After 105 years, it’s time to scale the family restaurant
By Nathan Ladovsky, MMH ’18
In 1912, a young couple from Kielce, Poland opened a bakery/coffee shop in downtown Toronto. Their plan was simple: to recapture the flavours of the life they had left behind in Poland and to make a living in Canada. They hung out a sign that read, “5 cent Coffee House” and called their new business The United Bakers.
Those were my great grandparents, Aaron and Sarah Ladovsky, and I’m proud to say that I’m the fourth-generation operator of United Bakers Dairy Restaurant—one of Toronto’s oldest restaurants. What started as a simple operation has grown into a 165 seat seven day a week restaurant and bakery that not only serves delicious food but also serves as a second home to many of our patrons. Having worked in the restaurant since I was 14 years old, clearing tables and washing dishes, I knew that hospitality was the sector I wanted to be in. For me, it wasn’t work, but rather a labour of love and pride. Knowing that I could make a difference in a guest’s day was what mattered most.
After I graduated from high school, my undergraduate degree took me to Halifax, Nova Scotia and Tel Aviv, Israel, where in addition to my studies, I found part-time work in kitchens. Both cities served as fertile proving grounds where I could learn the ways to operate, and not operate, a restaurant. After graduating, I immediately returned to work at United Bakers as a prep cook, then line cook, and eventually managed the kitchen before moving to front of house.
Working in close proximity with family poses a unique set of challenges. While it is rewarding locking the doors after a long day knowing that you’ve not only been able to contribute to the well-being of your guests but also the livelihood of your family, it can be complicated navigating family relationships. Everyone wants what is right for the business, but often it can be difficult to understand exactly what ‘right’ is. After four-and-a-half years of working with my father and aunt, I knew that I needed to gain exposure to industry-wide best practices and develop the necessary tools to scale the business. It was time for me to apply to the Hotel School’s Master of Management in Hospitality (MMH) program.
Talking with administrators during the application process further highlighted the managerial focus of the program. I was not coming here to learn operations, I was coming here to learn how to be a leader in the industry. After being accepted, it didn’t take long for me to realize that the MMH program was exactly what I needed. Learning how to maximize table mix in Restaurant Revenue Management with Prof. Sherri Kimes and developing a restaurant concept with a pro-forma financial model in Prof. Stephani Robsons Restaurant Development class were two (of many) projects that yielded both personal and professional growth. The Smith Family Business Initiative, run by Daniel Van Der Vliet at the Johnson School, has given me frameworks through which to better understand the complex terrain of family businesses.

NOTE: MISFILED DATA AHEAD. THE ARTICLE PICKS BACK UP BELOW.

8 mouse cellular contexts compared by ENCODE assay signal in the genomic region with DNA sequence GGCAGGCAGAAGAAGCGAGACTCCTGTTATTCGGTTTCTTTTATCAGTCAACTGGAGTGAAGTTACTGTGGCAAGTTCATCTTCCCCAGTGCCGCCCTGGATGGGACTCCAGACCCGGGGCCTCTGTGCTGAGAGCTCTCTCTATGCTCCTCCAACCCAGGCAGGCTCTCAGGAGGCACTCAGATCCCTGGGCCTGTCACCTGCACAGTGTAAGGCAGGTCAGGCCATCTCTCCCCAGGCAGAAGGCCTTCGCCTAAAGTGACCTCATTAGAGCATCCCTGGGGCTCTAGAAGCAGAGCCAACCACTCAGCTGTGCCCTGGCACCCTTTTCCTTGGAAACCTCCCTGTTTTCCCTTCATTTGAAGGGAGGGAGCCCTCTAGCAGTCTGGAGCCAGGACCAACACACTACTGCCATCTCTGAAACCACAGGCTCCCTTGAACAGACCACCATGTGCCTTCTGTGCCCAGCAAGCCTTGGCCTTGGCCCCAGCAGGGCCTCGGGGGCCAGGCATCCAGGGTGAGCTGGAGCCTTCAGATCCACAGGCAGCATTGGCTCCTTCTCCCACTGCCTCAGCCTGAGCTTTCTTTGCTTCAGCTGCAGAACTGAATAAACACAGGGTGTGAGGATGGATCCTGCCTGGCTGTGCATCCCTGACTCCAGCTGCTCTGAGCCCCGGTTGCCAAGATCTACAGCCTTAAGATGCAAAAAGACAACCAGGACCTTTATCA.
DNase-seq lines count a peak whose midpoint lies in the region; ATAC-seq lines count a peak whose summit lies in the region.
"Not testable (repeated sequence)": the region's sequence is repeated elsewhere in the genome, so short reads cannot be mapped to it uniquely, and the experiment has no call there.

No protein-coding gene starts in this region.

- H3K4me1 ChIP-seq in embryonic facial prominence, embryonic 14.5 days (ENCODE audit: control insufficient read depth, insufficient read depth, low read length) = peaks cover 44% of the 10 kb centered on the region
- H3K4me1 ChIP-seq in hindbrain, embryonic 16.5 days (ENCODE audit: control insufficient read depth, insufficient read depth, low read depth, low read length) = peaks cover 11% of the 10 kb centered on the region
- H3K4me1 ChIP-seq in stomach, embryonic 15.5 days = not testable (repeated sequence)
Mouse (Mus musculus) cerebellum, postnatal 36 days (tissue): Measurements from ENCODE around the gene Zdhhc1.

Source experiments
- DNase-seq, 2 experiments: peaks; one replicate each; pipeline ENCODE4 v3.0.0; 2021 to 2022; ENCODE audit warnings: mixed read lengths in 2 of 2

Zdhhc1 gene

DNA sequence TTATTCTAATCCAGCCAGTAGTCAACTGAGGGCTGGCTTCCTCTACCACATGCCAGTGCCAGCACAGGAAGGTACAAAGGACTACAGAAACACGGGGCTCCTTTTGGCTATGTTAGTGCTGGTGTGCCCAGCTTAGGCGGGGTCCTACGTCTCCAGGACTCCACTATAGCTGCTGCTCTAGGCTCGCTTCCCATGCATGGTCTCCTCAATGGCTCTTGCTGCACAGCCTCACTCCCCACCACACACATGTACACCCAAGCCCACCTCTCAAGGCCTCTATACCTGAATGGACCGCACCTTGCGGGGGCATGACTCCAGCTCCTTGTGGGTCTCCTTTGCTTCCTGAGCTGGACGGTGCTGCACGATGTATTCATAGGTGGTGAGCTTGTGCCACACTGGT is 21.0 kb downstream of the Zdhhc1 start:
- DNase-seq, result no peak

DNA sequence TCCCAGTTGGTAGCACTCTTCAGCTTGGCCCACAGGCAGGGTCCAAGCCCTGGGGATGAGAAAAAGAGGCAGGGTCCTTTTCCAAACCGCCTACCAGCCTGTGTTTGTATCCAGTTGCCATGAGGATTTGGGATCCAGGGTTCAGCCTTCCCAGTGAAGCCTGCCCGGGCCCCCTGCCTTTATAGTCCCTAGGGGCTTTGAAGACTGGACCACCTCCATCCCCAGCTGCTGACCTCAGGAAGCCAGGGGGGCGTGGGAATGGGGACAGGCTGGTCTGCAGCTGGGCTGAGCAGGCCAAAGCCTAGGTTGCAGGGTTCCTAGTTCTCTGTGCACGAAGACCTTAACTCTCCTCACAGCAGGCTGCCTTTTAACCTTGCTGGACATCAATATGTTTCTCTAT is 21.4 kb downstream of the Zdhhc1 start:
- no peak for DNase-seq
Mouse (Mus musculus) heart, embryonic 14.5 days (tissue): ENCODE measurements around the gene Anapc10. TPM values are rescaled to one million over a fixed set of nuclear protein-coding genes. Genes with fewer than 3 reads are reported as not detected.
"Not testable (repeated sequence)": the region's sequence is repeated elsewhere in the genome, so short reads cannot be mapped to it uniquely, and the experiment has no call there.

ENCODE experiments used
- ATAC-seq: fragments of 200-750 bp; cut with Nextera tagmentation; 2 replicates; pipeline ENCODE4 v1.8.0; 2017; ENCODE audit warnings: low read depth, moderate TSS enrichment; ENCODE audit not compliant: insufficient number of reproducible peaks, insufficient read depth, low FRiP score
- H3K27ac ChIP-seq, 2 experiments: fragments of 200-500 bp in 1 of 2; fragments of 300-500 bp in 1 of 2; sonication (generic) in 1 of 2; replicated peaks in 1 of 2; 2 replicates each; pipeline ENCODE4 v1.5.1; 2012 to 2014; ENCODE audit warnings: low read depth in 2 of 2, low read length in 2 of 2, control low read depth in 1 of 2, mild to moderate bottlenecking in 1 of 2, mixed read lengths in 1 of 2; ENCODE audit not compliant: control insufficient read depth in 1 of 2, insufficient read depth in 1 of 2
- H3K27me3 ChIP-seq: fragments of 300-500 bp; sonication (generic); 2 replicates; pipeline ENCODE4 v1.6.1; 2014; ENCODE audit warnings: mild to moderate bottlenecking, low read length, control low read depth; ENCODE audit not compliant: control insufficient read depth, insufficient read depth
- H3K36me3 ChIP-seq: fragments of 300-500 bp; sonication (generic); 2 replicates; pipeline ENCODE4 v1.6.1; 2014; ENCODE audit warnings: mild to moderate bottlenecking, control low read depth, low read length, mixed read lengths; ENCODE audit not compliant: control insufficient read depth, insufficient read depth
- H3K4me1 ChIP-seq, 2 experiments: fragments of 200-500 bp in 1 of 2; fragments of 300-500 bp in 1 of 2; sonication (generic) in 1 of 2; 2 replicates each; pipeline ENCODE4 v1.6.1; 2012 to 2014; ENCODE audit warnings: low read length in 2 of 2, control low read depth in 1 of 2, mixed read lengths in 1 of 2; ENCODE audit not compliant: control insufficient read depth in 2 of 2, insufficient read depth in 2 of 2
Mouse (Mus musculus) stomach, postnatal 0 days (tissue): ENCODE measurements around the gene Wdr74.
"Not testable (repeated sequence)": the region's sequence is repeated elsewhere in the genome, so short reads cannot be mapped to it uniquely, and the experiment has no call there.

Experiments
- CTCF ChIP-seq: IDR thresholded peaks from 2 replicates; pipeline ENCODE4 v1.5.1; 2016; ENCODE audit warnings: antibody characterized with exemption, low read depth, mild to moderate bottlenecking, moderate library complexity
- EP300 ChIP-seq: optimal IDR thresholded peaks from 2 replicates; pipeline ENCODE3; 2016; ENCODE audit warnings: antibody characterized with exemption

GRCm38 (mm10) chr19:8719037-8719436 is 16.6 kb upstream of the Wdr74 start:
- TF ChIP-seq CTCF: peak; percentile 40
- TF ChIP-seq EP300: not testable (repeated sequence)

In addition to the scenic trails around Ithaca that are excellent for running, Cornell offers myriad opportunities to engage in extracurricular activities that further enhance the academic program. For example, competing in the Stephen J Hall Ethics Competition with my classmate Vishwas and participating in a Robotics and Hospitality roundtable were just two (of many) events that added to the academic experience. Now in my last semester, I’m both sad to be finishing the program but excited to return to the workforce, full of new perspectives and mental frameworks.
Throughout my time at Cornell, there is one thing that hasn’t changed, though—the importance of service. Every day I walk past a plaque that hangs in Statler Hall with a quote from E. M. Statler that reads: “Life is service—the one who progresses is the one who gives his fellow men a little more—a little better service.” My goal after returning to United Bakers is to scale my family’s business and extend my great grandfathers hospitality from coast to coast. Knowing that I have the power to create a positive change in someone’s day through a bowl of hot soup and a warm conversation is what makes this journey meaningful for me. I’m lucky to be part of such a talented and accomplished cohort, and I know that the connections I’ve made here will last a lifetime. And if you’re ever in Toronto, please do stop by and have a bowl of soup with me!
About Nathan Ladovsky, MMH ’18
Born into the hospitality industry, Nathan is a fourth-generation restaurateur from Toronto, Canada. Nathan attended the Foundation Year Programme at the University of King’s College in Halifax Nova Scotia where he studied philosophy and history. He pursued a degree in political science from the neighbouring Dalhousie University with a brief stint at Tel Aviv University as part of a study abroad program. In his spare time, he enjoys competing in Triathlons, trail runs, and charity bike rides. He’s also an avid drummer and audiophile. Ultimately, Nathan dreams of creating his own hospitality group where guests from all over the country can enjoy the same cooking and hospitality that his great grandfather and grandmother were known for.